Credit: Vlada.cz 2023

Court Acquits Babis and His Aide For Second Time In Capi Hnizdo Subsidy Trial

The Prague Municipal Court yesterday acquitted ANO leader and former Prime Minister Andrej Babis and his former adviser Jana Nagyova for the second time in the so-called Capi Hnizdo case, which relates to a CZK 50 million subsidy for the construction of a conference centre in Central Bohemia.

The verdict is not final.

The public prosecutor and Babis and Nagyova’s defence lawyers have retained a deadline for a possible appeal against the acquittal.

Both Babis and Nagyova have denied guilt since the outset. The former prime minister has long sought to characterise the case as politically motivated.

It has not been proven beyond reasonable doubt that the defendants committed a crime, judge Jan Sott, chairman of the criminal court panel, told journalists today after the announcement of the verdict.

Sott rejected the notion that this was a political prosecution. He said the police and prosecutors had done a thorough job.

The Municipal Court took up the case for the second time yesterday, the original acquittal having been overturned by the court of appeal. 

The prosecutors alleged that Babis arranged for Farma Capi Hnizdo to be taken out of Agrofert at the end of 2007 and beginning of 2008, and sold shares to his children and partner. According to investigators, he did so in order for the company to appear to meet the conditions for subsidies for small and medium-sized enterprises. Nagyova successfully applied for the subsidy. According to the indictment, the payment of the subsidy caused a CZK 49.9 million loss for the Regional Council of Central Bohemia. 

Public prosecutor Jaroslav Saroch proposed that both defendants be given a three-year suspended sentence with five years of probation. He said the court should also impose a fine of CZK 10 million on Babis and CZK 500,000 on Nagyova.

According to Saroch, Farma Capi Hnizdo was personally and economically linked to the Agrofert holding, and was definitely not a small, independent enterprise, as Nagyova claimed in her application for the subsidy. He argued that the company was also operating in the same or an adjacent market as Agrofert. 

Ales Cimbala, the spokesperson for the Metropolitan Prosecutor’s Office, said that in the case of an acquittal, the prosecutors would probably appeal, but would wait for a written decision. The case would then be heard by the appeals High Court.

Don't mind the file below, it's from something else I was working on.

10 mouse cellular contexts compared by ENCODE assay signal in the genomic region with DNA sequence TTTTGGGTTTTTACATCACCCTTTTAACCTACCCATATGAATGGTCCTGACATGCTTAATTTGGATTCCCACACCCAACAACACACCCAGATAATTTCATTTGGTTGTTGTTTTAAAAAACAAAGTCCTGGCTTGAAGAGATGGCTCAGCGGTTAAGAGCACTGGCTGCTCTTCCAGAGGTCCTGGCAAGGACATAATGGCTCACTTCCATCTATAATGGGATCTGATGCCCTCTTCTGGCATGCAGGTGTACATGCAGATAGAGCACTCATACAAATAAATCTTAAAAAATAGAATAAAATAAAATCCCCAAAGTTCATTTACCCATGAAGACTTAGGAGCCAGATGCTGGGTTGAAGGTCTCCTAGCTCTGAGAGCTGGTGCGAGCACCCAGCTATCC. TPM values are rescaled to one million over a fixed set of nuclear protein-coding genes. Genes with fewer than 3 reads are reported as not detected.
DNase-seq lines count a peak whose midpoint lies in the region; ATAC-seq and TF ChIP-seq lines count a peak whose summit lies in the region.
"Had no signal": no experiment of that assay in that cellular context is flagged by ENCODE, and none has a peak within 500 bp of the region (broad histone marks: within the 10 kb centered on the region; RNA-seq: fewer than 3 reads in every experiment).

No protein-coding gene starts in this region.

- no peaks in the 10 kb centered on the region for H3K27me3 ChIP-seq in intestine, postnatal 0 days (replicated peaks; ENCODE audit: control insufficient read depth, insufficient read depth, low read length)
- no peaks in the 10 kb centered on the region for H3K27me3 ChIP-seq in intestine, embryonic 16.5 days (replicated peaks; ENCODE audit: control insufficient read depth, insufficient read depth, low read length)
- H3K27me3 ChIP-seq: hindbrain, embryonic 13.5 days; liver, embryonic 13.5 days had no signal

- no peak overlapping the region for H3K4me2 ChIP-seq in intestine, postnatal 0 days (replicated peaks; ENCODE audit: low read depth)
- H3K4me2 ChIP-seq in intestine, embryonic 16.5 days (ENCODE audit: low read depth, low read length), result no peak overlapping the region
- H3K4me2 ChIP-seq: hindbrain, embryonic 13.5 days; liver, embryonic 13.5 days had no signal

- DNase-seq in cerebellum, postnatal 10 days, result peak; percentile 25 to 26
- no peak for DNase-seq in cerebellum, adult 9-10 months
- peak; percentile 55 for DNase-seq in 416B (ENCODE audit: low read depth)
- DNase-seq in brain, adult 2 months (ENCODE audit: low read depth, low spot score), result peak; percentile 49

Judge Jan Sott said the Municipal Court was bound by the court of appeal’s instructions and therefore added some evidence. Yesterday’s proceedings thus dealt with, for example, the transformation of Farma Capi Hnizdo into a joint-stock company and whether the change was related to the company’s withdrawal from Agrofert and the subsequent acquisition of a subsidy. Sott said the testimony of the witness heard yesterday showed that this was a common practice in the holding.

According to the judge, it is beyond doubt that Capi Hnizdo would not have obtained loans without Agrofert’s help, would not have had advertising funding, and could not have implemented the project, but this does not automatically mean that a subsidy fraud was committed. On the contrary, he said, the project’s profitability shows that it was originally intended to be a family business.

“They didn’t risk anything,” he said, referring to the Babis family members who owned shares in the company. Moreover, according to the judge, the company did not conceal its cooperation with Agrofert. Even after the extra evidence was included, the judge said there was insufficient evidence of the guilt of the two defendants.

According to the defence counsels of both defendants, today’s addition of evidence with the testimony of a witness and two experts did not change anything in the case. They suggested that the Prague Municipal Court should rule as it did last January and acquit both defendants. The fact that Farma Capi Hnizdo was economically linked to Agrofert was, according to the defence counsels, known to the provider of the subsidy. If they considered it illegal, they should not have granted the subsidy, the lawyers argued.

In his closing speech, Babis called the indictment false and denied committing any crime. He and Nagyova asked not to attend the announcement of the verdict.

Capi Hnizdo is now owned by Imoba, a company of the Agrofert holding, which Babis put into trust funds in 2017 to meet an amended conflict of interest law. He also noted yesterday that the company returned the disputed subsidy in 2018.

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